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///2010 Abstract Details
2010 Abstract Details2019-08-03T15:49:10-05:00

Use of Transversus Abdominus Plane Block to Reduce Postoperative Pain after Cesarean Delivery in Laboring and Nonlaboring Parturients-An Interim Analysis

Abstract Number: 93
Abstract Type: Original Research

Heather A Ballard MD1 ; Philip Hess MD2; Lisa Kunze MD3; Adrienne Kung MD4


Cesarean section involves a significant amount of postoperative pain. The transversus abdominus plane (TAP) block reduces postoperative pain after lower abdominal surgery, (1) but results have varied for post-Cesarean pain relief. (2) We evaluated the efficacy of the TAP block in both laboring and nonlaboring parturients for post-Cesarean delivery.


After IRB approval and written consent, laboring and nonlaboring women undergoing Cesarean delivery were randomized to TAP block or placebo in addition to intrathecal morphine and intravenous ketolorac. At the end of the procedure, the TAP group received bilateral blocks with 20mL of 0.25% bupivacaine under ultrasound guidance. The placebo group received a sham exam. Each patient was assessed at 0, 2, 4, 8, and 24 hours. The primary outcome was time to first analgesia. Other outcomes, including visual analog scale (VAS) pain scores, analgesic consumption, incidence of nausea and pruritus were examined. P-values less than 0.05 were considered significant. Time to analgesia was assessed by Kaplan-Meier analysis.


13 laboring and 19 nonlaboring parturients were enrolled. Laboring women had higher PACU VAS pain scores (1.8 vs 0.4, p=0.02) and shorter time to first analgesia (157min vs 264min, p=0.04) compared to nonlabor. There was a trend toward improved pain scores and analgesic requirements comparing TAP and placebo. Significantly, the labor placebo group had a shorter time to first analgesia (P<0.02, Figure 1).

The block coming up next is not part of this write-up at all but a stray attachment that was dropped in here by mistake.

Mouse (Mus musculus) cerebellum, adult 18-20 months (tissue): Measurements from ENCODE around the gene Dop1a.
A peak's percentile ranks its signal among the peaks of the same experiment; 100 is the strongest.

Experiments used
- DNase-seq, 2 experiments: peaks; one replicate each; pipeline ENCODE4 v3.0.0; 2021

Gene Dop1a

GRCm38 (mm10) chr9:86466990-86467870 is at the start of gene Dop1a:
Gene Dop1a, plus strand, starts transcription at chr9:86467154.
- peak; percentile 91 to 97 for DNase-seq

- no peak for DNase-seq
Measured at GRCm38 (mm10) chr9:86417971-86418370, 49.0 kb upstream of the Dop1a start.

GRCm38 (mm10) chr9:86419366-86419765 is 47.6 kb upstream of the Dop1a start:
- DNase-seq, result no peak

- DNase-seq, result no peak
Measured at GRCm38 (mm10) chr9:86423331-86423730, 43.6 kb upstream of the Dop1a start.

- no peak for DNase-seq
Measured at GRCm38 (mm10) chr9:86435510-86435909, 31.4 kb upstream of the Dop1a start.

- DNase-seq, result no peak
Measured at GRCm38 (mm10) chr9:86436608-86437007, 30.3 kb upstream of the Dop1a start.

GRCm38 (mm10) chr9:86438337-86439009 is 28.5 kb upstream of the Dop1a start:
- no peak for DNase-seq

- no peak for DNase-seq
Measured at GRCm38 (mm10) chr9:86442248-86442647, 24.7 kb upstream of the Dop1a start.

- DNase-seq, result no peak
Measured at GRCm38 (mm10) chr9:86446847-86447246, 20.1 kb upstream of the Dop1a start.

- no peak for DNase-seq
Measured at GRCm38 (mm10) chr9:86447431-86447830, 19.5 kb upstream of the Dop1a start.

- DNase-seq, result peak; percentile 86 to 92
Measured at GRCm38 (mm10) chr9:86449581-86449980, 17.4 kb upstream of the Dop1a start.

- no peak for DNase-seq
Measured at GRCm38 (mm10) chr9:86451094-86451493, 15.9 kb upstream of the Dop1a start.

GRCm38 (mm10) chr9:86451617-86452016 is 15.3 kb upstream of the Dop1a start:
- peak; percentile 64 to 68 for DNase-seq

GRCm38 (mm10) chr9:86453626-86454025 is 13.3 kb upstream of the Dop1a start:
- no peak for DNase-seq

Our interim findings show that the TAP block effectively reduces postoperative pain in laboring women, but not in women scheduled for elective Cesarean delivery. If trends continue, the results should be significant. The difference between these two groups might be explained by viscero-visceral interactions by which pathophysiology in one organ can influence physiology and responses to pathophysiology in other organs. (3) Uterine and cervical pain from labor may act to sensitize the central nervous system resulting in heightened postoperative pain from surgical incision. A longer, more painful labor would raise probability for viscero-visceral interactions resulting in increased postoperative pain; therefore, TAP block may be especially beneficial for laboring women undergoing Cesarean delivery.


1. McDonnell JG, Anesth Analg 2008, 106:186-191

2. Costello JF, Reg Anesth Pain Med 2009, 34:586-9

3. Berkeley KJ, Phys Behav 2005, 86:272-80

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